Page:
Physics Professor, Students Develop Smallest Neutron Detector
Date published: March 12, 2020
Assistant Professor of Physics Will Flanagan, Ph.D., was recently awarded a $450,000 contract from the Air Force for his work
in developing the world’s smallest neutron detector. Of this grant, $135,000 will
go to UD to support Flanagan’s work with undergraduate physics students in the Physics Department at UD; the remainder will go to the small business colleagues in Austin with whom
the UD team is collaborating.
For what does one use the world’s smallest neutron detector? One important use is
to detect radioactive material — i.e., the plutonium or uranium core of a nuclear
weapon — as it sneaks across the border; the device would be used at ports of entry
such as seaports and airports. Flanagan himself is a second lieutenant in the Texas
Army National Guard; his unit is the one that would respond to a nuclear disaster.
Excellence in neutron physics is nothing new to UD. Professor of Physics and Interim
Dean of Constantin College Sally Hicks, Ph.D., has conducted well-funded research in neutron physics, supporting almost
40 undergraduate theses.
“It is exciting that Dr. Flanagan is able to continue providing UD physics majors
with outstanding research projects in neutron physics through his collaboration with
Cerium Labs and funded by this U. S. Air Force grant,” said Professor of Physics and
Interim Dean of Constantin College Sally Hicks, Ph.D. “Neutrons are the quintessential
UD particle, i.e, very elusive; it is almost a matter of faith to know that you have
detected one. They are, however, very important for our basic understanding of physics
and for national security and energy concerns.”
The primary entity with which Flanagan and his students are collaborating is Cerium
Labs in South Austin; Cerium has already developed a prototype, which this team demonstrated
in phase one of the Small Business Technology Transfer (STTR) contract from the Air
Force. In November, Flanagan took four students to the nuclear reactor in Austin to conduct
some of the testing. One of these students was Peter Niles, BS ’21, who first began
to consider working in physics research while watching the PBS science documentary
series NOVA growing up; Niles will use the nuclear detector both for his summer research
project and his senior thesis next year.
Niles appreciates the good balance of simulation and hardware of the project; he is
working with creating the physical detector, building circuits and so on, but also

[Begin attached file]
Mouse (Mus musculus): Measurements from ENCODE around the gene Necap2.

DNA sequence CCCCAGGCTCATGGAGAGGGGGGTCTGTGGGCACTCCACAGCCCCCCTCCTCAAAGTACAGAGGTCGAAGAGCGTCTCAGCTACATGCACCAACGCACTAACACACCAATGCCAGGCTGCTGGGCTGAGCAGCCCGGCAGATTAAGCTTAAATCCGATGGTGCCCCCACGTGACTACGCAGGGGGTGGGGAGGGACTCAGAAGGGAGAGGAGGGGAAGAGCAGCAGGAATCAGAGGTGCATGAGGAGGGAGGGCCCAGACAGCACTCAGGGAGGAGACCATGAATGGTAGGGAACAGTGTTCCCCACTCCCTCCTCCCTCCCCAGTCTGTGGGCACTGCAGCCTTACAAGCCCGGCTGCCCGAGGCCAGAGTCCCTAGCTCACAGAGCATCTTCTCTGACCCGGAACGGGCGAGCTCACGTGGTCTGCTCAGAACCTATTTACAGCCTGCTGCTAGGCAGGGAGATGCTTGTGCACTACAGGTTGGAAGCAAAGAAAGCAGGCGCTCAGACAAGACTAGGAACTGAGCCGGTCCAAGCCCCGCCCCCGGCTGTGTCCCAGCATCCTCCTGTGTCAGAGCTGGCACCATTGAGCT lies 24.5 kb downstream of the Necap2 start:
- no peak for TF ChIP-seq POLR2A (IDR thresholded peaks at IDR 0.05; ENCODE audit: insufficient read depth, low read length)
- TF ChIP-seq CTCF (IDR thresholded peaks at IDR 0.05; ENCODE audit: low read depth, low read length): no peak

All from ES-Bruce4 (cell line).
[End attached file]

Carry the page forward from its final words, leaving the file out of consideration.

with analyzing the data.
“Often you can get stuck without one or the other, so it’s a good mix of the two,”
Similarly, what Niles appreciates about UD is that because his interests expand to
philosophy, history and other liberal arts disciplines, he has been able to explore
these subjects here through the Core Curriculum without sacrificing his ability to conduct novel STEM research.
“It’s been a lot of fun; I’ve really enjoyed it,” he said.
Peter Hedlesky, BS ’21, is also involved with the project. Hedlesky’s father worked
in the technology sector and would always bring home gadgets that Hedlesky found very
interesting, and his brother, Nick, BS ’14, was also a UD physics major; then in ROTC,
now Nick Hedlesky is a captain in the U.S. Army and works with communications for
an artillery unit. Following in his brother’s footsteps led Peter Hedlesky first to
UD for a visit, during which he sat in on one of Hicks’ classes and was asked very
difficult questions by her. Rather than deterring him, this difficult questioning
further inspired him to come to UD. Like Niles, he appreciated the interdisciplinary
nature of the Core Curriculum.
Originally leaning more toward nuclear physics and engineering, detector design is
Hedlesky’s current interest.
The detector itself is small enough that it could potentially fit inside of a cell
phone. In neutron detection, 1s turn to 0s, and this is how you know you’re seeing
a neutron. Niles is working on an app that will allow this result to be read in real
“What really matters is that we are providing career-advancing opportunities to our
students while simultaneously paying them a decent salary,” said Flanagan. “I’ve had
summer research students at Fermi National Accelerator Lab near Chicago and the European
Organization for Nuclear Research (CERN) near Geneva, Switzerland. It is also nice
to have a project within our suite of research which is close to home.”
Discover more about physics at UD.
Top photo: Participants of the Nov. 1 nuclear reactor tests from left to right: John
Rabaey, Will Flanagan, Aidan Medcalf, Peter Niles and Mark Clopton (collaborator).
Middle photos: Flanagan, Niles and Hedlesky in the lab.
Bottom photo: Flanagan and UD physics majors inspecting the Compact Muon Solenoid
experiment near Geneva, Switzerland. This is the experiment for which Flanagan earned
his doctorate, as well one of the two detectors that discovered the Higgs Boson in